Lauren is now the house guest/prisoner of a hulkish man-child called Mr Len (Wayne Russell), who claims to have found her in her injured state while out walking on the moors -- whereupon he brought her home to the sparsely furnished country house in which he lives with his elderly but unseen invalid mother, who is confined to her own upstairs quarters. Thus “Curio” finally stakes out its claim as a sort of cross between “Misery” and “Psycho” with an unstable mother-dominated nutcase whose cackling matriarchal parent doesn’t appear to exist apart from the accusatory voice he hears inside his own head, and who is so desperate for female company that he has to tie women to a bed for the right to regale them with his favourite anecdote about how much he enjoys chopping the heads off of chickens! The viewer fully expects the locked mother’s room to eventually yield a rotten cadaver or crumbling skeleton like the famous Mrs Bates.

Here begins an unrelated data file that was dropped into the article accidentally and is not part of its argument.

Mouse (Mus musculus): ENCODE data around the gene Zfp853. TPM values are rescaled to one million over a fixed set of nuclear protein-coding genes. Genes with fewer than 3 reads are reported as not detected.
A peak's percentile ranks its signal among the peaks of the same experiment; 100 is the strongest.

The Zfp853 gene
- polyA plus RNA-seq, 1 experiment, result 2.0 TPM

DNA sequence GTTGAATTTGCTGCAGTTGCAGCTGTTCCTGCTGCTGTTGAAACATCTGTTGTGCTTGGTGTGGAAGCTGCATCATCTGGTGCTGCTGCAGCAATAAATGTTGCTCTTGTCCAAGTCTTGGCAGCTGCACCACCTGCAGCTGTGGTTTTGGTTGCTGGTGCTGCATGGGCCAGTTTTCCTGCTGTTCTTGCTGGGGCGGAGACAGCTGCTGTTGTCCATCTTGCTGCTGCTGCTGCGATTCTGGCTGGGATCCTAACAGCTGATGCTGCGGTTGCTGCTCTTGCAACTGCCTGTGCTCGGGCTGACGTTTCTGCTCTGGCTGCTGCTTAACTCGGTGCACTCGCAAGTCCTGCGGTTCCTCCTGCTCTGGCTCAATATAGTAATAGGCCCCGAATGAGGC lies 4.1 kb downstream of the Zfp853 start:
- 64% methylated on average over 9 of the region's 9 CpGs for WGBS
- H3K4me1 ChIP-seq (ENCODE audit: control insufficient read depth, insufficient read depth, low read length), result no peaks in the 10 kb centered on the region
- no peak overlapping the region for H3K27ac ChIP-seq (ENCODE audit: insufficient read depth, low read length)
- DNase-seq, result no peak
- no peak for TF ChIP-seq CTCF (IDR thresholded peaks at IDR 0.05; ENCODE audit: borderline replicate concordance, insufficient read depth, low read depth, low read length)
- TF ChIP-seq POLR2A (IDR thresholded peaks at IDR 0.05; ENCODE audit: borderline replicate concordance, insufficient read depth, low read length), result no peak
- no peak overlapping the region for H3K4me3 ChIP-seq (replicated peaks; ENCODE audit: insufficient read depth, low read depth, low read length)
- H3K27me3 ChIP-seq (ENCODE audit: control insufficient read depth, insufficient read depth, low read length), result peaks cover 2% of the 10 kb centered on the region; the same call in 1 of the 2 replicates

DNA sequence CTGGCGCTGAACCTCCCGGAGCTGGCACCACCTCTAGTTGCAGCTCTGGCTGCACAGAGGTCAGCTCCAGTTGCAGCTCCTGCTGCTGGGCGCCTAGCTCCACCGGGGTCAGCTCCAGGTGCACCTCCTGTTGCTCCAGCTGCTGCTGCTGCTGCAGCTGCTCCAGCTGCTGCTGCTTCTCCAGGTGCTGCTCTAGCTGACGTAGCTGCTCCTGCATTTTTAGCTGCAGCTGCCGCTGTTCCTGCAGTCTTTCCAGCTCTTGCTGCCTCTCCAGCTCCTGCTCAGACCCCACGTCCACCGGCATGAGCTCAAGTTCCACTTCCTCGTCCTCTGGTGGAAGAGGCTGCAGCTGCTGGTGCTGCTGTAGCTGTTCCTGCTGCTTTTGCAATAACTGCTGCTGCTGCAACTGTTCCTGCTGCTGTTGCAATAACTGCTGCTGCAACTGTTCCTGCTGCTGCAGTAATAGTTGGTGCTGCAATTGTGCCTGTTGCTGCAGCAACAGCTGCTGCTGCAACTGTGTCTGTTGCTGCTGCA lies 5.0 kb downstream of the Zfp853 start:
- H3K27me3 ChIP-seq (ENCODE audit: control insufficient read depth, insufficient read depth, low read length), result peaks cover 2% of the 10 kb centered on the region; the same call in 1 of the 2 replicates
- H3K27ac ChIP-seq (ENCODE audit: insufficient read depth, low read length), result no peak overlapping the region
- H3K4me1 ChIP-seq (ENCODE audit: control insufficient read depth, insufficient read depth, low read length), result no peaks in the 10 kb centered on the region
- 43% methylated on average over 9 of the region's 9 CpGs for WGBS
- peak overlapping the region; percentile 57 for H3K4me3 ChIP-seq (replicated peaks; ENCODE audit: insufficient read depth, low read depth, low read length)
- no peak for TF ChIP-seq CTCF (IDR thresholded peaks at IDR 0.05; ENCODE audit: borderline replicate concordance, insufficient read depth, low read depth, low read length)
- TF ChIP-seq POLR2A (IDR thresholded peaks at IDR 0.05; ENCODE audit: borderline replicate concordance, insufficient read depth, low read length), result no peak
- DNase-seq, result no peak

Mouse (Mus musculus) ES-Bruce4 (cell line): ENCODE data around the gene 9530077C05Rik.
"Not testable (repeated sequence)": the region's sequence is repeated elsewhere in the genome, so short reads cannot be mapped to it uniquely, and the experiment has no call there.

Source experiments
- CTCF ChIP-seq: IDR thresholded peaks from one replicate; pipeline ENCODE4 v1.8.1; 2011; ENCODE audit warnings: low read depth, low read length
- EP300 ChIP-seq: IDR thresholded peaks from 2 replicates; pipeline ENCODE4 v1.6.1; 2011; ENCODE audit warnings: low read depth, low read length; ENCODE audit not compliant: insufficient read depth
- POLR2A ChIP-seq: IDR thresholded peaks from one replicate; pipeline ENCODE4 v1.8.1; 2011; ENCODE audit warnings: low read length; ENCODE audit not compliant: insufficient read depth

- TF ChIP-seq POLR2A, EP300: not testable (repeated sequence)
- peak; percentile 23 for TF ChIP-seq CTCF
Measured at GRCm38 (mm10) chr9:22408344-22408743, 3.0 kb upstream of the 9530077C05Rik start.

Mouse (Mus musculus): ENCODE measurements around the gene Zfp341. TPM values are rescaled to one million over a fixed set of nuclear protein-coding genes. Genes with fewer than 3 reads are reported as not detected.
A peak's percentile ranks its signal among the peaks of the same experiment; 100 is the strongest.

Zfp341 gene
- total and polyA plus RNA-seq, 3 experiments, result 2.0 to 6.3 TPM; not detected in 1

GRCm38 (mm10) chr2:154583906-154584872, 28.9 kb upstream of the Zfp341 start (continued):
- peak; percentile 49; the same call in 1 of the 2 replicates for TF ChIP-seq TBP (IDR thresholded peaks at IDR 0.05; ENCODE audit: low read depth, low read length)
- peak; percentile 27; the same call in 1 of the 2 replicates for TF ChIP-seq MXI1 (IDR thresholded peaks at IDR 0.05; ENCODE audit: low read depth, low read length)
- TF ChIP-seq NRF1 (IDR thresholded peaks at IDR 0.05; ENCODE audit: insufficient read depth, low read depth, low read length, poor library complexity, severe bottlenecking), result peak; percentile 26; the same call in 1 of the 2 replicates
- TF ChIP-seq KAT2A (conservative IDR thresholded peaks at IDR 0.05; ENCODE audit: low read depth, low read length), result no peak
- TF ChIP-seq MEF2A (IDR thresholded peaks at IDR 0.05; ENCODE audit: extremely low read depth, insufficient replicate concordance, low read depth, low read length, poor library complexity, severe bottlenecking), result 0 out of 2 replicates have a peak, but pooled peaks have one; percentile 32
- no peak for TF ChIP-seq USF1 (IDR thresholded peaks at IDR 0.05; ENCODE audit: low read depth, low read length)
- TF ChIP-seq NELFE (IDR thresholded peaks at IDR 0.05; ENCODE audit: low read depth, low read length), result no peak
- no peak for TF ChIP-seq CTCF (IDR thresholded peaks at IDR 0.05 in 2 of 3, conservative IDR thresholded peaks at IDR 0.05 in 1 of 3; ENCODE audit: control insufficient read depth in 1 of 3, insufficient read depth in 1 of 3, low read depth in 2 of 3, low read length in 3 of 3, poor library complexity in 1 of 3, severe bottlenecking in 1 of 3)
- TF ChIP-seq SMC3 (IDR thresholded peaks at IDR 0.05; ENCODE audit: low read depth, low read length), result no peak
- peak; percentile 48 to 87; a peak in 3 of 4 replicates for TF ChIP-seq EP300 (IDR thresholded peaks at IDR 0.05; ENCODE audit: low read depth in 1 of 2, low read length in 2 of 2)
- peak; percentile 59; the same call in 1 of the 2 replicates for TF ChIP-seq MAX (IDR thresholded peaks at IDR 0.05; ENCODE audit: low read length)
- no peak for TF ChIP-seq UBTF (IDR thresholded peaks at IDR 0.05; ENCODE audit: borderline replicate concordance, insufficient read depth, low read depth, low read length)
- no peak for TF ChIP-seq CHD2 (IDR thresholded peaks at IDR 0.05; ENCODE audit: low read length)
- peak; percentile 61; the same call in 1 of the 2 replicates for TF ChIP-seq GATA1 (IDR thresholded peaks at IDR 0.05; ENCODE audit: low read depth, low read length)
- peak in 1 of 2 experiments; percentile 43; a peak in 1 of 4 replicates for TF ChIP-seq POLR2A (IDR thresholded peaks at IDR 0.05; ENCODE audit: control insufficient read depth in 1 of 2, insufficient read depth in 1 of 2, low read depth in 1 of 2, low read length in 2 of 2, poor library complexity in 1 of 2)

Len at first tries to find what are, to him, plausible (but to us, dotty) reasons why Lauren shouldn’t see her daughter and why the two shouldn’t be allowed to leave Len’s isolated house while Lauren is still wounded, before becoming increasingly prone to threatening violence and lumbering around the bedroom wielding a huge meat cleaver while uttering madcap lines of dialogue such as ‘I’m like fucking Jesus Christ, I am!’ Lauren thus has to forge a teetering path between playing along with mad Len’s delusions and caprices while at the same time formulating a plan of escape. But the oddball opening demon possession has already alerted us to the possibility that there is more than meets the eye to this slightly skewwhiff but otherwise fairly familiar scenario. Indeed, the confined young daughter, Emily, finds that she appears not to be alone inside her makeshift prison out-shed; a small boy called Sam (Joel Jackson) regularly materialises inside the locked barn to offer advice and comfort, before just as suddenly disappearing again in the blink of an eye.